- Bayern Munich’s FIFA Club World Cup campaign begins on 8 February
- German giants will meet Al Duhail or Al Ahly in the semi-finals
- For coach Hansi Flick, winning in Qatar would cap a fantastic season
A win at the FIFA Club World Cup 2020™ would see Hans-Dieter Flick and Bayern Munich make history by becoming only the second team after Barcelona (in 2009) to win all six domestic and international titles up for grabs in one season. And yet despite the enormity of the occasion, the coach says that he does not feel under any particular pressure.
“It’s always the case at Bayern Munich that you want to have the most successful season possible,” said Flick, “and after the treble, you’re obviously looking at the FIFA Club World Cup. We’re quite simply motivated to win something else, so we’re all obviously really looking forward to the Club World Cup.”
The record German league winners will get their campaign under way on 8 February in the Ahmad bin Ali Stadium in Qatar. The draw that was made on Tuesday 19 January in Zurich pitted them against whoever comes through the quarter-final between last season’s league champions in the host nation Al Duhail SC (Qatar) and the CAF Champions League winners Al Ahly SC (Egypt).
That would probably be the icing on the cake, but it’s obviously going to be a challenge. Everyone I’ve spoken to has said that it’s a wonderful competition, so we’re looking forward to the whole event and hoping that we can have a successful tournament.
Flick has four players in his ranks who know what it takes to win the FIFA Club World Cup, with captain and current The Best FIFA Men’s Goalkeeper Manuel Neuer, FIFA World Cup™ winners Thomas Muller and Jerome Boateng, and Austria’s David Alaba all part of the successful 2013 campaign for the club. Back then, Pep Guardiola was in charge when Bayern won the final in Morocco 2-0 courtesy of goals from Thiago and Dante. According to Flick, everyone had a positive experience of that victorious tournament.
“All of them, including Hermann Gerland, who was already on the coaching staff back then, said that it’s quite simply a wonderful event and that it’s fun to take part in it, pure and simple. And if we can have the same success that they did in 2013, then that will make it a whole lot of fun and a unique event, which is exactly the kind of experience we’re looking to have this year with the team.”
A Club World Cup brings together not merely the best teams in a particular continent, but the cream of club football from all around the world – something that the Bayern coach was quick to underline.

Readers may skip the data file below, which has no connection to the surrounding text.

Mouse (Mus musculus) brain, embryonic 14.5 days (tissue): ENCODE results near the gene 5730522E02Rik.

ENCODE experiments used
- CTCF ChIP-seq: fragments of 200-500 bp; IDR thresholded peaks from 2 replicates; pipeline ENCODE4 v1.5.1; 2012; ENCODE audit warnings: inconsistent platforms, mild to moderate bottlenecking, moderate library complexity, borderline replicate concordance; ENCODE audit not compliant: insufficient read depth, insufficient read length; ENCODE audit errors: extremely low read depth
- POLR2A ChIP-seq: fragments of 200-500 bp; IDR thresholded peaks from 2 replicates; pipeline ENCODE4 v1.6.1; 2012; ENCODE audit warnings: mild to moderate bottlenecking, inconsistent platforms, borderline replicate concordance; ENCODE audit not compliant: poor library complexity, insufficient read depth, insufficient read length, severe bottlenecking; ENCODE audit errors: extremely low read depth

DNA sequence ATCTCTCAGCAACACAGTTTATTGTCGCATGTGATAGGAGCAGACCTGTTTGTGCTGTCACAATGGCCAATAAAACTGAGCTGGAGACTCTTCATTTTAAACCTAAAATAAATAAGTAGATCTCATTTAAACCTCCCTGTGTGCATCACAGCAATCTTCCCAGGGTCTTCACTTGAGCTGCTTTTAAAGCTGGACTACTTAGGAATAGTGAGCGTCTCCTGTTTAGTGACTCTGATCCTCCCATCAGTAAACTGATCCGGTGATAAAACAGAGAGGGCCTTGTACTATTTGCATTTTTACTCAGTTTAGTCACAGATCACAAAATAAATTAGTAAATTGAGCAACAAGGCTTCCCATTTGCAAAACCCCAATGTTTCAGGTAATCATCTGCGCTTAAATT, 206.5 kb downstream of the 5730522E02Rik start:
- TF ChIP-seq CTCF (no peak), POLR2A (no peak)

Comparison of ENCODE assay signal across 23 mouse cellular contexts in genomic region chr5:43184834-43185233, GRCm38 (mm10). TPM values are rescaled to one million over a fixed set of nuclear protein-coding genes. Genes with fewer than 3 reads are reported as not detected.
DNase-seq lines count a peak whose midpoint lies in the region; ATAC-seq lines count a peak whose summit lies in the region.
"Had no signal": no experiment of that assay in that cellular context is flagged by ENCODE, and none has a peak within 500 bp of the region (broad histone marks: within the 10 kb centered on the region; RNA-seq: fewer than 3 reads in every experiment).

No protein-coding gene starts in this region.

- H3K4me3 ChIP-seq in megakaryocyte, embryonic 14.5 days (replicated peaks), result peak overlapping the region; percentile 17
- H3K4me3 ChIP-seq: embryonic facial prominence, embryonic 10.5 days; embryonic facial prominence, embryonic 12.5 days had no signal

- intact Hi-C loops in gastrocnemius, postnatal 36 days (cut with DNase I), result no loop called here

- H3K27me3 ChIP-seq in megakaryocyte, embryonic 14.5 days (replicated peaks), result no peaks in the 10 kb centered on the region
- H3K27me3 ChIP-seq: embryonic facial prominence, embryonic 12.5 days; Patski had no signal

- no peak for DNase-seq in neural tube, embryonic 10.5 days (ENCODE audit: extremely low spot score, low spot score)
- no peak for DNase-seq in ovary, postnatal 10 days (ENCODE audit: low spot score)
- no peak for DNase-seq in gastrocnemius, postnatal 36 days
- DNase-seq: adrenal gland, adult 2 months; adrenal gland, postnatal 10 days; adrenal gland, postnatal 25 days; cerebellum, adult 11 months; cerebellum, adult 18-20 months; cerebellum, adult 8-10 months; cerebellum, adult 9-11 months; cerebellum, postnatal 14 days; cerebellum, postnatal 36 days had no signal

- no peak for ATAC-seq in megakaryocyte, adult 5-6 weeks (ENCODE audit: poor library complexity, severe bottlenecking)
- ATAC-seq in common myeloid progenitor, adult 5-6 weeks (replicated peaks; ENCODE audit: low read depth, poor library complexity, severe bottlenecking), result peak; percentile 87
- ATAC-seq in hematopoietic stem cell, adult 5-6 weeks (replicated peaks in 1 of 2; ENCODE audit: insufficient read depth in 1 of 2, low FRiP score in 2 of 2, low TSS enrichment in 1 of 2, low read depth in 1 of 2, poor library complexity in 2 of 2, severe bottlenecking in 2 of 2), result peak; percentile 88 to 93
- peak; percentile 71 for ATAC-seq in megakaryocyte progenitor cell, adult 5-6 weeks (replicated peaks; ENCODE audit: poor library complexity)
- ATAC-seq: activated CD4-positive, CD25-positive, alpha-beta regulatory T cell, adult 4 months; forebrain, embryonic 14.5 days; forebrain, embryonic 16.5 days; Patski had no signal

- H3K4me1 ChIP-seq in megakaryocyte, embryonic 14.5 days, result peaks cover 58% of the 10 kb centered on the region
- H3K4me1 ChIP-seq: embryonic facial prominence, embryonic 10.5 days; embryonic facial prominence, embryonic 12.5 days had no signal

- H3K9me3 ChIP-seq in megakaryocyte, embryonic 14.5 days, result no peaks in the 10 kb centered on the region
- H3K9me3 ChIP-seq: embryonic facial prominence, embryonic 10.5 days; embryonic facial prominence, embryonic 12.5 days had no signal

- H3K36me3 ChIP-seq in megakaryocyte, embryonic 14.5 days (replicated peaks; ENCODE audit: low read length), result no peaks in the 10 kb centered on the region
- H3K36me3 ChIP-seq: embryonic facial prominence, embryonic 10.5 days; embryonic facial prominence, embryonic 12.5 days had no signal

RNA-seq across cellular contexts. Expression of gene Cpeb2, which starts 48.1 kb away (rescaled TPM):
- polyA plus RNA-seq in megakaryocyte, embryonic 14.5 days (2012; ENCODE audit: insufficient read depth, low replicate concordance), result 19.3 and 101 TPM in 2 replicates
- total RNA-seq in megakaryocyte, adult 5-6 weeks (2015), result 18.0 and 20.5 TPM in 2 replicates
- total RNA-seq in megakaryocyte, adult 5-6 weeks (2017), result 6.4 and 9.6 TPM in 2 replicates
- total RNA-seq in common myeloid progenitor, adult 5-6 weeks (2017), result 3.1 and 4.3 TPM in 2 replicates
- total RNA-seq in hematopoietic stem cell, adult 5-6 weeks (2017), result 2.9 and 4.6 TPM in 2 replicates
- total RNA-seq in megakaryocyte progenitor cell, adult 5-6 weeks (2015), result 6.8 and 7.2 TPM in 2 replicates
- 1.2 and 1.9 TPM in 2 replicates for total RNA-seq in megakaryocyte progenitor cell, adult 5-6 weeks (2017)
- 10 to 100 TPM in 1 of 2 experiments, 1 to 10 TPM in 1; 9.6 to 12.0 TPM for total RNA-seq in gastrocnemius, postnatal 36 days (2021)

“I know what it’s like from working with the national team. At European Championships, or for us in the Champions League, you always play European teams. Coming up against South American, Asian or African sides is always a little bit different in terms of the mentality of your opponents. On the one hand, as I’ve just said, it’s the mindset and the way the players are set up, but you also come across the occasional new concept as regards the way you imagine and eventually play the game.
“From that point of view, I’m really looking forward to seeing and analysing what the tournament has to offer and maybe picking up some fresh ideas. This is why it’s always really special when you get a global perspective on something and get to play against the best teams in the world.”
As UEFA representatives, Bayern are automatically one of the tournament favourites. A look back at the roll of honour shows that clubs from the Old Continent have already enjoyed a great deal of success. The last time a non-European side came out on top was all the way back in 2012, when Corinthians from Brazil defeated Chelsea in Japan. Since then, Bayern (2013), Real Madrid (2014, 2016, 2017, 2018) Barcelona (2015) and Liverpool (2019) have all taken home the title, and Bayern will be hoping to add to that list by winning the final, to be held on 11 February in Education City Stadium.
“We’re hoping and aiming to win the tournament, but as is always the case, we mustn’t get ahead of ourselves,” said Flick. “First off, we want to – and we have to – win our semi-final. We’re obviously hopeful of making it to the final – it’s our goal but it’s also our duty to get that far. We’ll be doing everything we can to prepare in the best way possible to realise our ambitions. But first and foremost we have to do our jobs, and then we can see whether we’ve earned ourselves a reward.”